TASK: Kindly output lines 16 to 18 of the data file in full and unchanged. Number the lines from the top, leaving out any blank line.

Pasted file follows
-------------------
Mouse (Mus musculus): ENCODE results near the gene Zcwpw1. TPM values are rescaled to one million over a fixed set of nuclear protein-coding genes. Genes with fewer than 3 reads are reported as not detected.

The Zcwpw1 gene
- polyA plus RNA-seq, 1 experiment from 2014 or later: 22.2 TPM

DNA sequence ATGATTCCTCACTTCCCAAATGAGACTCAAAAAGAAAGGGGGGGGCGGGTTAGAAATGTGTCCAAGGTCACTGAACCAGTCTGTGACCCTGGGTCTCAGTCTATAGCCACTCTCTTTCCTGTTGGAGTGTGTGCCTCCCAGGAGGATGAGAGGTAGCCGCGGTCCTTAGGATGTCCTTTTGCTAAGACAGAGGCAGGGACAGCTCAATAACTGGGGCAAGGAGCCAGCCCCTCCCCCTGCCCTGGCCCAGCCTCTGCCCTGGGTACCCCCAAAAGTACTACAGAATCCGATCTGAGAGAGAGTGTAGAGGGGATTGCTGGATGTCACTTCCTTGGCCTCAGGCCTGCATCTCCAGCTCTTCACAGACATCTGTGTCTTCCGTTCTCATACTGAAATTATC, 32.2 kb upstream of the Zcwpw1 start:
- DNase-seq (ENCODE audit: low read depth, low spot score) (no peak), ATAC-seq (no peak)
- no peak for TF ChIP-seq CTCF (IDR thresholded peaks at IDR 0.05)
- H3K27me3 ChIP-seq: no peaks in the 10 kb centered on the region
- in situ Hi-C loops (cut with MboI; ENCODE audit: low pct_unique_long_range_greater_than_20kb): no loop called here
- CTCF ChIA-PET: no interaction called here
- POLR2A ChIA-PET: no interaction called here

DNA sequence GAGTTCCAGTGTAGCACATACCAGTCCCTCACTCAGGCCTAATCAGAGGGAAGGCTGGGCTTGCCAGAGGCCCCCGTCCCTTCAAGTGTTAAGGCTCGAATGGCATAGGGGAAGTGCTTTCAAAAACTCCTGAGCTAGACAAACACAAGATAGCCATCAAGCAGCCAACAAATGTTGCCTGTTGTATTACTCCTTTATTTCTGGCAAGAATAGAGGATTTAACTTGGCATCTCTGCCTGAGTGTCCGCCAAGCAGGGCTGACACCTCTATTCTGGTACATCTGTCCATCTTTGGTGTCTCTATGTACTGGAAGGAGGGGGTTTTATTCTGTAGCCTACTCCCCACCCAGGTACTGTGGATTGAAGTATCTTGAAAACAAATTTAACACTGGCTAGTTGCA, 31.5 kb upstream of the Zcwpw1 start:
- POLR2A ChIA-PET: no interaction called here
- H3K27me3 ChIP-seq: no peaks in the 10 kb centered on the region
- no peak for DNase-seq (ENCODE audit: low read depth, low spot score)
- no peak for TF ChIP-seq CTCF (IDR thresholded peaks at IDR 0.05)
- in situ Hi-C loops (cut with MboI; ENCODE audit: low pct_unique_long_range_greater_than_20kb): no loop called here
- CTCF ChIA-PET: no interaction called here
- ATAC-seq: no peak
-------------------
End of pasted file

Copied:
- in situ Hi-C loops (cut with MboI; ENCODE audit: low pct_unique_long_range_greater_than_20kb): no loop called here
- CTCF ChIA-PET: no interaction called here
- ATAC-seq: no peak